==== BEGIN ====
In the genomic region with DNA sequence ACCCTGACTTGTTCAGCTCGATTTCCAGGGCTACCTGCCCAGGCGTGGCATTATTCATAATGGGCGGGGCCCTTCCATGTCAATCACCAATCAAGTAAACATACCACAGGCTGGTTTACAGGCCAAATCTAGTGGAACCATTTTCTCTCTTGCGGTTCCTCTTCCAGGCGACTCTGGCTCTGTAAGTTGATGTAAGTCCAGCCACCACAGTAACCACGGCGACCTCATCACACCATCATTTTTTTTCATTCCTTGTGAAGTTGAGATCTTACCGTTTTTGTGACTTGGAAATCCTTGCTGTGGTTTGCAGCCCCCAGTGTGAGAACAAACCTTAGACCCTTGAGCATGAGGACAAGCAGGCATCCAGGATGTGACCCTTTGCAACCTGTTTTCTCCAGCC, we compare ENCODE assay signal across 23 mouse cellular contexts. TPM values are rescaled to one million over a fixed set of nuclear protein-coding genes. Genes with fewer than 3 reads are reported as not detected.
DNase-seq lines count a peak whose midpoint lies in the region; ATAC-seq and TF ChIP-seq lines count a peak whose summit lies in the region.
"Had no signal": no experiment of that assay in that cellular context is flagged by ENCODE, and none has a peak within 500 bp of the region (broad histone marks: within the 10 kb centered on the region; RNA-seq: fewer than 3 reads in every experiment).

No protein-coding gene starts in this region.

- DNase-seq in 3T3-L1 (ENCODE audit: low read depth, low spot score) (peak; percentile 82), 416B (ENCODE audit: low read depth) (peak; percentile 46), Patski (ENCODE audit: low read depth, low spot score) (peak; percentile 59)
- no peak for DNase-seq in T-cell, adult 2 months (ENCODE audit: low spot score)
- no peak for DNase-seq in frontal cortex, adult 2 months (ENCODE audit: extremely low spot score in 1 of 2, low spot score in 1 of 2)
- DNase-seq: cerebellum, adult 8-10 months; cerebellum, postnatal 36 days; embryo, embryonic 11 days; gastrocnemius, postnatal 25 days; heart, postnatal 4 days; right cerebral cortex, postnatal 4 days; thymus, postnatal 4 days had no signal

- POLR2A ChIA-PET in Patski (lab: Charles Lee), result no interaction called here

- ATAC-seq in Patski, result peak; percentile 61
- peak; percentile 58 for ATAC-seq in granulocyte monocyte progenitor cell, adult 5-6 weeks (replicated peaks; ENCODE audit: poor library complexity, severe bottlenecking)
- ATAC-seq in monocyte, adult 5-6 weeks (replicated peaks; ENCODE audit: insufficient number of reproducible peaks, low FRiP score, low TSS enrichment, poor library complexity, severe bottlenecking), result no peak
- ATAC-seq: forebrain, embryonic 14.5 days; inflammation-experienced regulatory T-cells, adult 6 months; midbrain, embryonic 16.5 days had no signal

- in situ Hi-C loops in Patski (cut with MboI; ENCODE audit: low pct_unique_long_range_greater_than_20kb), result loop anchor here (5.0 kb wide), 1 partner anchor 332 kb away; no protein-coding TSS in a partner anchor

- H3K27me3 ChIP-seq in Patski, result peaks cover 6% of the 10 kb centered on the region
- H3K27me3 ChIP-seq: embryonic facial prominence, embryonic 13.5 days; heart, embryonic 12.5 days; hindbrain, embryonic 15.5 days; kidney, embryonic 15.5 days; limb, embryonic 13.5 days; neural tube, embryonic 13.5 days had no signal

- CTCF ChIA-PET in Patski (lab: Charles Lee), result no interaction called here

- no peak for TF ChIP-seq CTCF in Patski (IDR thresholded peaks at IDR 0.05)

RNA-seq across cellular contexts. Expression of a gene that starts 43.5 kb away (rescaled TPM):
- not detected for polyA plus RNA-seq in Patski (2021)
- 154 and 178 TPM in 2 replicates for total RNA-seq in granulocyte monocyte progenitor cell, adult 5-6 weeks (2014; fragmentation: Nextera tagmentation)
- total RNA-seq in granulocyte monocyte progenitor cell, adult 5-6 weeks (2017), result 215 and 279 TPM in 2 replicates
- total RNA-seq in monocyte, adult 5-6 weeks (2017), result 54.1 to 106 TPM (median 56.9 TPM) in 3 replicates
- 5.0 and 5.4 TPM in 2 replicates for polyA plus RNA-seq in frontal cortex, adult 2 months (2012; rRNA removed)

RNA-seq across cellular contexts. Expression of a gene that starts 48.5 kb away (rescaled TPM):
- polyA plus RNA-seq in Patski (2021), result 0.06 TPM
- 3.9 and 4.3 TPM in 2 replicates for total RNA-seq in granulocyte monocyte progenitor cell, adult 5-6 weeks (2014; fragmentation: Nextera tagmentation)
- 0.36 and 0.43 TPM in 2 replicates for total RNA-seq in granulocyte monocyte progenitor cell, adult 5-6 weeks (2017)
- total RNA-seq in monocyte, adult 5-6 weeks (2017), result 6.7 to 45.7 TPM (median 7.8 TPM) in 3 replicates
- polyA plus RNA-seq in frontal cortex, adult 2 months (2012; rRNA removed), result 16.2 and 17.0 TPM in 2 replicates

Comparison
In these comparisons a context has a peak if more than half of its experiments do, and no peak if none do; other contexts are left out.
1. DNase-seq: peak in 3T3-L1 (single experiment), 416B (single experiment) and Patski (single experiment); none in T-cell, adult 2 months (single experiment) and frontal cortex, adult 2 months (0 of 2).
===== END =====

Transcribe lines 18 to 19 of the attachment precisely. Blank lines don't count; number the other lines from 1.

- no peak for TF ChIP-seq CTCF in Patski (IDR thresholded peaks at IDR 0.05)

RNA-seq across cellular contexts. Expression of a gene that starts 43.5 kb away (rescaled TPM):